They appear to be coming from some Facebook profiles. What say you, fellow bloggers? Spam or not spam? This is hard to determine!
Guest post: 1/3/10/30/90 March 20, 2012Posted by Jill (@bonnjill) in Business practices, Random musings.
My friend and colleague John has just launched a blog on interpreting called “In the Middle.” So far there is only one blog post, but I wanted to publish one of his past articles from our newsletter explaining his marketing method in order to introduce you to him. He specializes in both court and medical interpreting, getting his start at Language Line. We graduated from Kent State together back in 1995. John is one of only two state-certified interpreters in Ohio (he is an OH/TN State Certified Court Interpreter and CCHI Certified Healthcare Interpreter) and is one of the forces behind Ohio’s push to implement state certification. He also took over for me as President of NOTA and is doing a great job reinvigorating the group. He is also the former chairman of the ATA Mentor committee and one of the best people I know. If you are interested in interpreting I hope you’ll start following him.
By John P. Shaklee, Spanish<>English interpreter
The most frequently asked questions of mentors in the American Translators Association mentoring program have to do with marketing: How can I market my services? Where do I begin? What works? This article will describe a marketing tip shared with me by one of my mentors. It sounds simple: contact one hundred potential clients, and follow up three, ten, thirty and ninety days later. The prediction is that ten of those contacts will become clients.
Sound hokey? Maybe. But it worked for me. I left a full-time interpreting job last year to become a freelancer and profited from the 1/3/10/30/90 marketing tool.
Here’s a breakdown of what I did:
Day 1: I sent out a cover letter, resumé and notification of my court certification status by snail mail. The letter included my availability, experience and recent assignments. At the end I wrote “as part of my ongoing training …” (fill in the blank). This notifies the client that I’m not stagnating and that I am willing to continue to learn. I asked another of my mentors, who happens to be an agency owner, to review my resumé for content and mechanical errors. Jill Sommer, NOTA president and a frequent contributor to American Translators Association conferences and publications, provided a template for the cover letter. If you would like a copy of my resumé or cover letter, please e-mail me at email@example.com.
Day 3: I contacted the recipient of my mailing to see if the information arrived. Be it by snail mail, e-mail or a phone call, this is another opportunity to make personal contact with a potential client. When a job crosses someone’s desk, I want “John Shaklee, Interpreter” to be the first
name to come to mind. If the recipient says that the information didn’t arrive, politely offer to submit it once again and hang up quickly. On day ten, contact the recipient again to see if the information arrived yet. Find out who actually decides which interpreters to call so that your information gets to the right person. Be pleasant and polite no matter who answers. Remember, they are doing you a favor: “May I speak to the person in charge of XXX? I appreciate your time today.” A frazzled secretary will remember you if you are warm and nice instead of huffy and is more likely to see that your information is passed on.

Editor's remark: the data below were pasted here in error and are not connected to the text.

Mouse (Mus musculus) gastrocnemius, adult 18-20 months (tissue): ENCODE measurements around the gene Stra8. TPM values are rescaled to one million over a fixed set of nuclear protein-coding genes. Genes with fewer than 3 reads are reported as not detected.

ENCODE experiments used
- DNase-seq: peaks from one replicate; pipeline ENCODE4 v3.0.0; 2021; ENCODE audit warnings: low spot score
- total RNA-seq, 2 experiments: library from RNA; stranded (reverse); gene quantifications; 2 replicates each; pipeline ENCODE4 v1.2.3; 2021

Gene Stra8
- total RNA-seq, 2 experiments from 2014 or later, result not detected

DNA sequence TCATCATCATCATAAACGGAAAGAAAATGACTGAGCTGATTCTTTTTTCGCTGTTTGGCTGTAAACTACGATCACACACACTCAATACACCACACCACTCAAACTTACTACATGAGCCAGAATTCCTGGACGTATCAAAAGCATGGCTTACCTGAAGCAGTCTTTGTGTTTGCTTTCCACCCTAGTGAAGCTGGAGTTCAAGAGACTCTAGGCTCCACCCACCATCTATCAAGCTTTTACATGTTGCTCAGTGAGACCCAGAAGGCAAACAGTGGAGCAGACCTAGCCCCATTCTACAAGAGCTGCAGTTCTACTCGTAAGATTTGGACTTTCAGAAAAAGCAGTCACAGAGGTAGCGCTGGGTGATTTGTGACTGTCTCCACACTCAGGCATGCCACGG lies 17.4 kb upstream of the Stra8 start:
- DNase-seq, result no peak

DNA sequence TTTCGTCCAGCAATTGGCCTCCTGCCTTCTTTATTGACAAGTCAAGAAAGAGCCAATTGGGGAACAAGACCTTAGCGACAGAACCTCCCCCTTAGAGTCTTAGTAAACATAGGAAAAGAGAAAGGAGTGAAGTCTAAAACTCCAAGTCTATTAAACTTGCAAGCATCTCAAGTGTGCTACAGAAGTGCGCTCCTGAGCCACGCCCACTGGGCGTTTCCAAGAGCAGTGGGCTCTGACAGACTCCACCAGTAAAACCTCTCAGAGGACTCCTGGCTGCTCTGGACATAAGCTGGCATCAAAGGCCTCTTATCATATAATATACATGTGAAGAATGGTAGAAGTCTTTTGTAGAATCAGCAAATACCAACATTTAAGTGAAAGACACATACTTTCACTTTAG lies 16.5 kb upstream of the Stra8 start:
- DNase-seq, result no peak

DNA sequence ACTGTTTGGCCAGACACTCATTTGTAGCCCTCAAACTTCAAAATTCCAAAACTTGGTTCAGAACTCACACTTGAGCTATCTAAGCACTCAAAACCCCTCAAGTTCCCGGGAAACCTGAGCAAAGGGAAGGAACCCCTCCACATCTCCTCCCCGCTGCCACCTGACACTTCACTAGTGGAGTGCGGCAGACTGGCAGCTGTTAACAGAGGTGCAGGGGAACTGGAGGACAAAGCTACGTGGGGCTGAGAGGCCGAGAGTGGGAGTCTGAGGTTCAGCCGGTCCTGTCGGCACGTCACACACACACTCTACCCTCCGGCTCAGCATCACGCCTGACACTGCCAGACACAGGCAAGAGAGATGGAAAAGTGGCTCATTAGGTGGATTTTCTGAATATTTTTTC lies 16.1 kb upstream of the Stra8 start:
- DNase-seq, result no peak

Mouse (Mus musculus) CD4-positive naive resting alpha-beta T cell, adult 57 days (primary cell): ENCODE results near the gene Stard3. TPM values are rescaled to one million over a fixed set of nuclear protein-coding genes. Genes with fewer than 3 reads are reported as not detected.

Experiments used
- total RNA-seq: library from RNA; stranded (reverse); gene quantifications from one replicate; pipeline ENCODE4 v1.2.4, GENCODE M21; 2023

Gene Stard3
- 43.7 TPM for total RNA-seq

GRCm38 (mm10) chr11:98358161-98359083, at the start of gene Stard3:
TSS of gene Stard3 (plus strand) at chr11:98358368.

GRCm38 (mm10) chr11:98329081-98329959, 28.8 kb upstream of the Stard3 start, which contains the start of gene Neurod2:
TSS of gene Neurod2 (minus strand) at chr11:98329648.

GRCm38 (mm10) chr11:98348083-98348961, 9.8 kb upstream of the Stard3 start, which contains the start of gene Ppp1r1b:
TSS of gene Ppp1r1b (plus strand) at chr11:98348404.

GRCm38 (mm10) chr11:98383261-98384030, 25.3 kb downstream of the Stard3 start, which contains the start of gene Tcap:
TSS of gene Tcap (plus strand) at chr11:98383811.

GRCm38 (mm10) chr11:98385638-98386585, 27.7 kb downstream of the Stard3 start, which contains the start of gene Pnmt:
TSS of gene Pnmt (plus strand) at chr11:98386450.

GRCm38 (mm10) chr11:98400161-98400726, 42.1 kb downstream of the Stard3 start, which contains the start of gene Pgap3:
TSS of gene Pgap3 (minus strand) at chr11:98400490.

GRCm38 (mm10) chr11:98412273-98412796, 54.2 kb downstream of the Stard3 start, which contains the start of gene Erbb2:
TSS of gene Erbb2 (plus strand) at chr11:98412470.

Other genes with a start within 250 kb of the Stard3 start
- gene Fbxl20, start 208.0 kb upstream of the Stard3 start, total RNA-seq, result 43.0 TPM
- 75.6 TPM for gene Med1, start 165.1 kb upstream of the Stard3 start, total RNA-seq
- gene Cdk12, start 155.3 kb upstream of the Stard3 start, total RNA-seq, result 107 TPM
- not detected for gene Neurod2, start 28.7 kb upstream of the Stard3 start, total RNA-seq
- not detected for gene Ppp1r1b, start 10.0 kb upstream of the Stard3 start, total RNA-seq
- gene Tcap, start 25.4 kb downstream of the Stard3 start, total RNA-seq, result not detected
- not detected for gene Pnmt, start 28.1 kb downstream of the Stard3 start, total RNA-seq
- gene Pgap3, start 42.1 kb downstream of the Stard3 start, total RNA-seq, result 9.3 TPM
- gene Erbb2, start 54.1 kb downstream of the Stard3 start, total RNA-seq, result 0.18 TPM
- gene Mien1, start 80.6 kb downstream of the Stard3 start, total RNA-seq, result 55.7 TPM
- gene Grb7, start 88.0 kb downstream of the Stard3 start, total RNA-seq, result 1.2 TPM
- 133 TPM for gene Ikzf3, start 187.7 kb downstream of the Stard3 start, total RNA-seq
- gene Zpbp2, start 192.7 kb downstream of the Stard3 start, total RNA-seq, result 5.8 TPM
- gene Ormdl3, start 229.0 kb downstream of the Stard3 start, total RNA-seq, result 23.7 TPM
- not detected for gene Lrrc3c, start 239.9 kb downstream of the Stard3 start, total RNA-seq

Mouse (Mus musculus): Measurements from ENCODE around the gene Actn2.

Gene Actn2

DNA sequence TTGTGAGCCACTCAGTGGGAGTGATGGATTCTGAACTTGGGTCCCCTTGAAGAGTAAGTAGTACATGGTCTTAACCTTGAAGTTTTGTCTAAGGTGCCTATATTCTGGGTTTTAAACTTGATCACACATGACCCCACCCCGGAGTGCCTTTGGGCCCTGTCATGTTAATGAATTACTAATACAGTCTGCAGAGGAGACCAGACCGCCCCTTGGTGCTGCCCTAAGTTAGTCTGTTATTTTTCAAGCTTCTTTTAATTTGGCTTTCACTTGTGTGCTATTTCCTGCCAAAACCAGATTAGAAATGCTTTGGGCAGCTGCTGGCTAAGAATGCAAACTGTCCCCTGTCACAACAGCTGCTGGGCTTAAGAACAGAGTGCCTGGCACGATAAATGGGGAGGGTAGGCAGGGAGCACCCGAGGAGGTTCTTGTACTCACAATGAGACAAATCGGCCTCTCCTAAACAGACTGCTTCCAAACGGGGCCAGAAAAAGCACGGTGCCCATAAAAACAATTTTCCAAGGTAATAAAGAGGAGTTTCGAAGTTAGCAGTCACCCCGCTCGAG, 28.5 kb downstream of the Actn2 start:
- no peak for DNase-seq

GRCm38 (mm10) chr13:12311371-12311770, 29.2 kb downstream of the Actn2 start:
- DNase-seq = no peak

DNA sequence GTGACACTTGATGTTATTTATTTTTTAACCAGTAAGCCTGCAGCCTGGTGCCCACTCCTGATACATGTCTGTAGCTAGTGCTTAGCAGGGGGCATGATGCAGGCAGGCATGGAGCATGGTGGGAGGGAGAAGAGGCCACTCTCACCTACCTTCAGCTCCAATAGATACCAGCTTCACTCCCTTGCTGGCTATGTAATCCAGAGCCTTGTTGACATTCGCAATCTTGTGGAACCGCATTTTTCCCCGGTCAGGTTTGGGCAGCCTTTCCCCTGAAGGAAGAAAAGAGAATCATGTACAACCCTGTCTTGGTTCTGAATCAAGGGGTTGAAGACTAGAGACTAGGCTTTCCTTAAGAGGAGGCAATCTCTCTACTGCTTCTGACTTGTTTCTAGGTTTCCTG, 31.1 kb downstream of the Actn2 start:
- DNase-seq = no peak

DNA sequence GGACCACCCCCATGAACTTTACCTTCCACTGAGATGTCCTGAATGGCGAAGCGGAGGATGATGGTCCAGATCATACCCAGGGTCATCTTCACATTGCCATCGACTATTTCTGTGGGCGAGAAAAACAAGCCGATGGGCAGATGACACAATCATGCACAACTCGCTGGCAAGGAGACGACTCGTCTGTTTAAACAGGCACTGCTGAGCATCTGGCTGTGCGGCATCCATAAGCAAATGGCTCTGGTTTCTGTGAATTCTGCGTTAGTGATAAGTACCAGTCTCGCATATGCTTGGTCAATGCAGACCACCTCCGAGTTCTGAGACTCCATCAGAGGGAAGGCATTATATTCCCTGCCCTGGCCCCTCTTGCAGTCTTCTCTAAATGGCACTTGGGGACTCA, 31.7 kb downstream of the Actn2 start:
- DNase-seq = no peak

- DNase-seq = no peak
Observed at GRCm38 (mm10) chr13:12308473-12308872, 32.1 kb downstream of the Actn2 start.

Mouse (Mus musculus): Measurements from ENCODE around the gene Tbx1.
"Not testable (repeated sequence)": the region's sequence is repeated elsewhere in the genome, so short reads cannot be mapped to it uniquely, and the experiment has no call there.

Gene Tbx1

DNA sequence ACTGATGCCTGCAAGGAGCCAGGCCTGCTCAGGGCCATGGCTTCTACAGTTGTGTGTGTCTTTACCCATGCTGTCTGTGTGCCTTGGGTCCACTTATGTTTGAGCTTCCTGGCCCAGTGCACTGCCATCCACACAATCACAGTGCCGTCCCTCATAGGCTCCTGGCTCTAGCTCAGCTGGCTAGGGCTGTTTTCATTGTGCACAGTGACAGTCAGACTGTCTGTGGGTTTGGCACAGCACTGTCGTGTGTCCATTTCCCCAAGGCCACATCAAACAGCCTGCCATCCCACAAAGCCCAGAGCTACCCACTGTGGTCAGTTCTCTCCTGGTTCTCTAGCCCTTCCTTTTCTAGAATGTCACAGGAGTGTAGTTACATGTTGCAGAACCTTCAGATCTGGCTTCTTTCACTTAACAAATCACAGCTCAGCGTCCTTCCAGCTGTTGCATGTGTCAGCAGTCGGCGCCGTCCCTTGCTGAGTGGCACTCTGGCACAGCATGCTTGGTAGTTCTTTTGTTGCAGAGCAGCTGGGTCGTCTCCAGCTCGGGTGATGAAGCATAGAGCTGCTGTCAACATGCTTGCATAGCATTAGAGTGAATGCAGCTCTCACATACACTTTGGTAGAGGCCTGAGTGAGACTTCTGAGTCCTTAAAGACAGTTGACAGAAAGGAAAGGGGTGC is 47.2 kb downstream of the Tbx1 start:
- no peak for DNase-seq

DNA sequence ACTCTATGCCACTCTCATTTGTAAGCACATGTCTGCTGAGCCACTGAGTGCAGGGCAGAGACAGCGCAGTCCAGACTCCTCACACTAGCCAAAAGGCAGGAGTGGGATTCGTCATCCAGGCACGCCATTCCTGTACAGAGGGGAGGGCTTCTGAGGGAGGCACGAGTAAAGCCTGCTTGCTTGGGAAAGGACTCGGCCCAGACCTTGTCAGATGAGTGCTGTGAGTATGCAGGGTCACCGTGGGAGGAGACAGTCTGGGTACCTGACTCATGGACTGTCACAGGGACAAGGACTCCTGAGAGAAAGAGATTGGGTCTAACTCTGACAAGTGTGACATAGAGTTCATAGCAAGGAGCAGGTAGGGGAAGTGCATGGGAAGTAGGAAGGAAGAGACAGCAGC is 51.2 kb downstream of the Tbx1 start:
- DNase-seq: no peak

Day 10: Send a brief letter to explain what has happened since your last contact. For example, “I recently translated XXX” or “I attended a workshop on interpreter ethics through the Community and Court Interpreters of the Ohio Valley.” Mention job-related activities since the last call and that you look forward to your first assignment with them. Have you written an article for publication? As a court interpreter, I mention which new court I’ve worked in lately. The network grows with each effort you make.
Day 30: If you haven’t been called by this time, don’t fret. Here is a sample of a day 30 letter: “Dear Mr. Smith … I appreciate the e-mail from your secretary who mentioned my information is already on file. Most recently, I interpreted for a lengthy pre-sentence report in Columbiana County. Also, I’ve been assigned to team-interpret for a trial in Judge Lucci’s court in Painesville. Should you have the need for a state-certified court interpreter, please call me at XXX.XXX.XXX. I’m willing to travel and my rates are competitive.” Short, simple, and to the point. Once again, the potential client hears my name. Tailor the letter to reflect your experience.
Day 90: You can review assignments, workshops, recent credentials or anything that you have done in the past time period related to why they ought to hire you. Did you build a Web site? Again, make the letter brief.
Do I enjoy this disciplined exercise? No. Frankly, I don’t like this any more than balancing the checkbook. Yet, since I started to work freelance last August, my work load has increased. I am working harder for shorter periods of time and earning more. The 1/3/10/30/90 tool has put my name in the hands of judges and court administrators throughout northeast Ohio. When a case comes up, they know to contact “that guy from North Canton who keeps contacting us and is certified.” Have your rates and availability at hand as the client will call. Join me in the abundance.
TGIF: Jimmy Kimmel interviews Will Ferrell in Spanish March 17, 2012Posted by Jill (@bonnjill) in Fun stuff, TGIF.
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I don’t even know Spanish, but I can hear that he is obviously murdering the Spanish language. You may only be able to watch a few minutes of it, but I have posted all 3 parts. Will Ferrell certainly knows how to take a joke and run with it (or drive it into the ground as it were…). To continue this for as long as he did shows dedication to the joke and a strange kind of perseverance. Happy St. Patrick’s Day to those of you who are celebrating today.